Geographic and Racial Disparities in Access to Chimeric Antigen Receptor-T Cells and Bispecific Antibodies Trials for Multiple Myeloma

JAMA Netw Open. 2022 Aug 1;5(8):e2228877. doi: 10.1001/jamanetworkopen.2022.28877.


Importance: The use of chimeric antigen receptor-T cell (CAR-T) therapy and bispecific antibodies in multiple myeloma is expanding, with encouraging early results. It is unknown if the current geographic distribution of CAR-T therapy and bispecific antibodies in multiple myeloma allows access for patients in need, especially for Black populations, which have a higher incidence of multiple myeloma.

Objective: To investigate if the current geographic distribution of CAR-T cell therapy and bispecific antibodies for multiple myeloma allows equitable access for Black patients with multiple myeloma.

Design, setting, and participants: This cross-sectional study of data from CAR-T therapy and bispecific antibodies multiple myeloma clinical trials for all available studies listed in until January 31, 2022. Only studies with 1 or more open sites in the US were analyzed. Data were analyzed February 2022.

Results: A total of 162 clinical trials were found, and 69 analyzed-7896 participants were either enrolled or expected to enroll, with 4386 participants (55.5%) enrolled or to be enrolled in CAR-T therapies clinical trials. The vast majority of clinical trials (66 [96%]) were sponsored by industry, and there were 140 clinical trials sites. The mean number of sites per trial was 8.1 (7.8 for CAR-T trials [range, 1-30 trials] vs 8.7 for bispecific antibodies [range, 1-26 trials]). Only 35.9% of Black patients lived in a county with an open trial. For the 10 states with the highest proportion of Black residents (ranging from 18.6% to 41.4%), 6 of those states (60%) had no (3 states) or less than 3 clinical trial openings (3 states) for either a CAR-T or bispecific antibody study.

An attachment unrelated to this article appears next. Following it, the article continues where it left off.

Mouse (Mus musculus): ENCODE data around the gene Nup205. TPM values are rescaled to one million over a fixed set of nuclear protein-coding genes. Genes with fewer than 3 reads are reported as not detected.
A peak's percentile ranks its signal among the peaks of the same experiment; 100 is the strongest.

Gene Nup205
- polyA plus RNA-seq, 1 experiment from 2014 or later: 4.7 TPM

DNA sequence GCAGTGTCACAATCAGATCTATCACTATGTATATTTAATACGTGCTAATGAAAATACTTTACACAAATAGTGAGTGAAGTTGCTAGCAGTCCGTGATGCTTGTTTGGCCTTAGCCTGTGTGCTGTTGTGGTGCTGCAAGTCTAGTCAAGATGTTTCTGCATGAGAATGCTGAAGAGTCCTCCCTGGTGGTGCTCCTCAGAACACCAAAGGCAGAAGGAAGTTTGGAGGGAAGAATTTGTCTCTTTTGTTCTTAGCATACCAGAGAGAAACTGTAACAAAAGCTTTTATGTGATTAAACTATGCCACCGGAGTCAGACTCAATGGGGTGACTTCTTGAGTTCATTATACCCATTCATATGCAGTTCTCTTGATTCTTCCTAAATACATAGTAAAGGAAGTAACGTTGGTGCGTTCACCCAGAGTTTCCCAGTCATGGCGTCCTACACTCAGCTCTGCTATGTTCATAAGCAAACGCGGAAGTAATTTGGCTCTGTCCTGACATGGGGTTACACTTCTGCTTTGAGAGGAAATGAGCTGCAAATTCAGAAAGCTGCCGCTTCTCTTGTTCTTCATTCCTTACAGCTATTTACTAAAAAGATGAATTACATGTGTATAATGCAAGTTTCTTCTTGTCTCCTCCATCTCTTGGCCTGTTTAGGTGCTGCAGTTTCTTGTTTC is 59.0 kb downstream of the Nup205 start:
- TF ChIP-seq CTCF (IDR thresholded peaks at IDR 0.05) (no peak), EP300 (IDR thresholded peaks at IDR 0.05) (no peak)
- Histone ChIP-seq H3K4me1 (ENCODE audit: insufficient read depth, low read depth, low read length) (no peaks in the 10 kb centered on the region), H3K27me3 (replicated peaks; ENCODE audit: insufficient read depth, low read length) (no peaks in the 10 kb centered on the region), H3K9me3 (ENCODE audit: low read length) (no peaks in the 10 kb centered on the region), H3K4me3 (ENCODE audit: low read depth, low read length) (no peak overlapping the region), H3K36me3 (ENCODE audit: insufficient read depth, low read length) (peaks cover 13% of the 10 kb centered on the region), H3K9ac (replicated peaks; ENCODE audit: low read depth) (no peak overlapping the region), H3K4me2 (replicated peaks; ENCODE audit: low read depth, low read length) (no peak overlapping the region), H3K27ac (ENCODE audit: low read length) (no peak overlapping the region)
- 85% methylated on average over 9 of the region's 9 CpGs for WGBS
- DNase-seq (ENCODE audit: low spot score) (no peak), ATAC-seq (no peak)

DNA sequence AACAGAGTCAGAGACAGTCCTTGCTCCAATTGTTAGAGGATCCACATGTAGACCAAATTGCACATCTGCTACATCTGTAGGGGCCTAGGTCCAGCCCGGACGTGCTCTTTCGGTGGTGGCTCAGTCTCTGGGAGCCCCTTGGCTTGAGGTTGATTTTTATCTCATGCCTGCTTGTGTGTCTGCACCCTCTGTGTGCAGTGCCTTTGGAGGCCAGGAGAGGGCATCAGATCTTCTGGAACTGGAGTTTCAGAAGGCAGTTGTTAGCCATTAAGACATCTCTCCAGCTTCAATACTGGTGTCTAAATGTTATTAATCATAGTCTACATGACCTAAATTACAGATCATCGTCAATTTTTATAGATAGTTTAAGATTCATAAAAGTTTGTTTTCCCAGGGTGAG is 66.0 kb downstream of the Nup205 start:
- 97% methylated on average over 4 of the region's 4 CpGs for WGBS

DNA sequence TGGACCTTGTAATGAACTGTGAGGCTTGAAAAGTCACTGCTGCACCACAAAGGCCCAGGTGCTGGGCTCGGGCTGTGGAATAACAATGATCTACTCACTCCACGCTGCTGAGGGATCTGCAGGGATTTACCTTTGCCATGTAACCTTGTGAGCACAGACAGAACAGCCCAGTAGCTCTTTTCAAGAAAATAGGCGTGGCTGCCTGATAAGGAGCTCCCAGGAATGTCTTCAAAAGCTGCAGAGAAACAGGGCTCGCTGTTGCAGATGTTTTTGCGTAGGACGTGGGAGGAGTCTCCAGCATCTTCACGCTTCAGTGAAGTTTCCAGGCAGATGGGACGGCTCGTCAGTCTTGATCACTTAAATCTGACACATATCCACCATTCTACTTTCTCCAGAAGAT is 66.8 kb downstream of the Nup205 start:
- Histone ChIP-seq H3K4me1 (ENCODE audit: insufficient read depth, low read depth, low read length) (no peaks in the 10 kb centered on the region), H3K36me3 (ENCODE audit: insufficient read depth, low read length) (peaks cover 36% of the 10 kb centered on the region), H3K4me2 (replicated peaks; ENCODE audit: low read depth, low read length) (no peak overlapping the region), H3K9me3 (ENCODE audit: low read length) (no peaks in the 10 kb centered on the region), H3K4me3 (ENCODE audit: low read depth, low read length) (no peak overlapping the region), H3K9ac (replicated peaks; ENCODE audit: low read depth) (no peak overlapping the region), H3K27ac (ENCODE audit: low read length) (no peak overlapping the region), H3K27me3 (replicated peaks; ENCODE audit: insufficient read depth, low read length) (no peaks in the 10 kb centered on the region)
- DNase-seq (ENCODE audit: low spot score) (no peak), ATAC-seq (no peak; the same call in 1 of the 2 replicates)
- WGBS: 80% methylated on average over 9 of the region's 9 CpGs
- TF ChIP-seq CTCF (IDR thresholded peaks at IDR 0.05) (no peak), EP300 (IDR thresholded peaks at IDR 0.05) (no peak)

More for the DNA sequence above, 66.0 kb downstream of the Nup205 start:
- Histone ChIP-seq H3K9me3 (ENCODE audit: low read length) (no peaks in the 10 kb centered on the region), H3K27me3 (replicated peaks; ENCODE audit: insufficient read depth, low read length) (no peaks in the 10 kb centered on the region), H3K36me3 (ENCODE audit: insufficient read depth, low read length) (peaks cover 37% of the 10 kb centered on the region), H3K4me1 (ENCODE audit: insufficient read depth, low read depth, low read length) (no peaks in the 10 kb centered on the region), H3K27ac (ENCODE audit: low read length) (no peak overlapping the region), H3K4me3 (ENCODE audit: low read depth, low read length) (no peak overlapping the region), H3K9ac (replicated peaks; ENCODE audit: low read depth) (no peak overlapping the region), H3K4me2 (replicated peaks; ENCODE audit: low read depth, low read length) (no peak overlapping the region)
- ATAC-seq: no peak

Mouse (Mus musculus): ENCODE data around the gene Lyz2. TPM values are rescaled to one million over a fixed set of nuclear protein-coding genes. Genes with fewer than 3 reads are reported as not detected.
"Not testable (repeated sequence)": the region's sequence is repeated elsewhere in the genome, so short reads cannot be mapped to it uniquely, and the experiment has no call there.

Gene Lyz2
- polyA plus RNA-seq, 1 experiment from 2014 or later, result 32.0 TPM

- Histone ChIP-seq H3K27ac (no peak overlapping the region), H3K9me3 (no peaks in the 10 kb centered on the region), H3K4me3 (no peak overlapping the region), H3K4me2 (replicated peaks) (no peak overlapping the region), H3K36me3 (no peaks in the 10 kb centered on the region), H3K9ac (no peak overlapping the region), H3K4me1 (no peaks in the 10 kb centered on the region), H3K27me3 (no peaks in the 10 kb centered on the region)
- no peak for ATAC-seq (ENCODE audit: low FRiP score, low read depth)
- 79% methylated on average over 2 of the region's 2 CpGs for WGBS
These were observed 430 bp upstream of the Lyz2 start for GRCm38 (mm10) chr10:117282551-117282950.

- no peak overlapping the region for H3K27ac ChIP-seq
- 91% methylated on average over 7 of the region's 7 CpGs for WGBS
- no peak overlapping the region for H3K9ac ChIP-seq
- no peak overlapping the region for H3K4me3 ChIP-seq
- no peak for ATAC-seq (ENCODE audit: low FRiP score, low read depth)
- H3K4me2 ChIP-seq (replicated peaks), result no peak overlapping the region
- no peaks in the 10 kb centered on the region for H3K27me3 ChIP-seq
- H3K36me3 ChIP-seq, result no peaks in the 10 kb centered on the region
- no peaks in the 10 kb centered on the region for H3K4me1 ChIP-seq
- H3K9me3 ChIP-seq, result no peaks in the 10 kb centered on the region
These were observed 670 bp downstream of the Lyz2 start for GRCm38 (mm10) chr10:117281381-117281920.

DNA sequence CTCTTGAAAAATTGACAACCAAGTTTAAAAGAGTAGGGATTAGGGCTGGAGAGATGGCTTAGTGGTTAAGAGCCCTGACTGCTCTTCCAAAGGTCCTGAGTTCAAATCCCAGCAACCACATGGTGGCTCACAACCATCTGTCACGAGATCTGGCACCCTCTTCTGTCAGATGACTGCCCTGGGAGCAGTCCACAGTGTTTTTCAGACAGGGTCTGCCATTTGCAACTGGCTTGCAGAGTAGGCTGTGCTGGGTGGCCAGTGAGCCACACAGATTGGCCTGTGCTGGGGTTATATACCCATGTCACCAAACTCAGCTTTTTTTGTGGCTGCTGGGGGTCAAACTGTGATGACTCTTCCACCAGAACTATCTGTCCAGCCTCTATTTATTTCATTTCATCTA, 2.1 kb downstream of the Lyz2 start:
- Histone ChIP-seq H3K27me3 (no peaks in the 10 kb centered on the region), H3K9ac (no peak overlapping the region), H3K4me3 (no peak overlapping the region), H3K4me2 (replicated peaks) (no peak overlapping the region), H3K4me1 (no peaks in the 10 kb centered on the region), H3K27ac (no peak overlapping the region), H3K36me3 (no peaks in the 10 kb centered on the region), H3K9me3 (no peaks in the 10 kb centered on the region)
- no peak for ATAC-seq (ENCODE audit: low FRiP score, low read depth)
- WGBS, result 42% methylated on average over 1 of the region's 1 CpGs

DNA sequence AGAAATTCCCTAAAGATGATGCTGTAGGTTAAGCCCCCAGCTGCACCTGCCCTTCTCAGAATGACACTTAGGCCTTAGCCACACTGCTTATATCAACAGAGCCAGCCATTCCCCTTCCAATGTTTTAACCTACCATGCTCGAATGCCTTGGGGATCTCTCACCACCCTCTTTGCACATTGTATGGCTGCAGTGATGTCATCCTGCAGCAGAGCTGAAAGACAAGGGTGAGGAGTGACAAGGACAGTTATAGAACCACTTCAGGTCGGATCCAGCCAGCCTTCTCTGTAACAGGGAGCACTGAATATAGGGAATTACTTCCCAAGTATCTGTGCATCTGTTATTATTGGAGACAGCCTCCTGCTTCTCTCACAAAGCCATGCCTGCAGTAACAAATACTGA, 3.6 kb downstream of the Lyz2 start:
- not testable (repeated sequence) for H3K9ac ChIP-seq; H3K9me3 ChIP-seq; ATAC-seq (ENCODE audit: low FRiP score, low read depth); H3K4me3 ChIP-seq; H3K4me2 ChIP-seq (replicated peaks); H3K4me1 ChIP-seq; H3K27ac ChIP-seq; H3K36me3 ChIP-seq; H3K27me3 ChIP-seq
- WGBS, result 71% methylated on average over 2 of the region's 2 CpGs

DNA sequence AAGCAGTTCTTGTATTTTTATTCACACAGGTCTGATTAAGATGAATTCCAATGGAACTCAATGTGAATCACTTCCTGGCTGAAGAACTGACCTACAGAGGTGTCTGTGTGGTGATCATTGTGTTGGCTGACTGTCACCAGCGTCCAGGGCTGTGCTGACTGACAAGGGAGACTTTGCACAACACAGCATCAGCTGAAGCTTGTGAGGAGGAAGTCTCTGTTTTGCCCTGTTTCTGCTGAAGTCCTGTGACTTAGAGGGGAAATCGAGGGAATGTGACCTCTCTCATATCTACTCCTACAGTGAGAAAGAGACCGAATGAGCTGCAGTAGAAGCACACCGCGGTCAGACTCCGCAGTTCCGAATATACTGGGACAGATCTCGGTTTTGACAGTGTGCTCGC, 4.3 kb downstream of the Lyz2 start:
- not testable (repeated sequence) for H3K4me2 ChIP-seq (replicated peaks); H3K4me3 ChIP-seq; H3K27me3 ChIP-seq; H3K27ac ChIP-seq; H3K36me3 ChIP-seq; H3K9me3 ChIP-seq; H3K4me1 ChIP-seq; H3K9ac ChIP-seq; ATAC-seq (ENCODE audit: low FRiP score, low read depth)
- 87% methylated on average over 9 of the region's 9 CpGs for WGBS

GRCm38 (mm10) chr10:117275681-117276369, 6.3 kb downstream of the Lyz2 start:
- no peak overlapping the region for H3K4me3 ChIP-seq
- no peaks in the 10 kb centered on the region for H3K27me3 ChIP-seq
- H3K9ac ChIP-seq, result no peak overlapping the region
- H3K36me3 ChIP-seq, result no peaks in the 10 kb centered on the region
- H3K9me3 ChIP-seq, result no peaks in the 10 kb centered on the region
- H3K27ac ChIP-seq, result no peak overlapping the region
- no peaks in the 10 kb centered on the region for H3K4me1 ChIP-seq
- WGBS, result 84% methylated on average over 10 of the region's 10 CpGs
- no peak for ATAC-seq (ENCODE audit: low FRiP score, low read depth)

Conclusions and relevance: In this cross-sectional study, we found that the geographic distribution of clinical trials for CAR-T and bispecific antibodies may contribute to disparities in access to the most advanced clinical trials for new multiple myeloma therapies. Since most of the ongoing trials were sponsored by industry, regulating the distribution of clinical trial sites may reduce these inequities.

MeSH terms

  • Antibodies, Bispecific* / therapeutic use
  • Clinical Trials as Topic*
  • Cross-Sectional Studies
  • Geography
  • Healthcare Disparities* / ethnology
  • Humans
  • Multiple Myeloma* / drug therapy
  • Racial Groups
  • Receptors, Chimeric Antigen* / therapeutic use
  • T-Lymphocytes


  • Antibodies, Bispecific
  • Receptors, Chimeric Antigen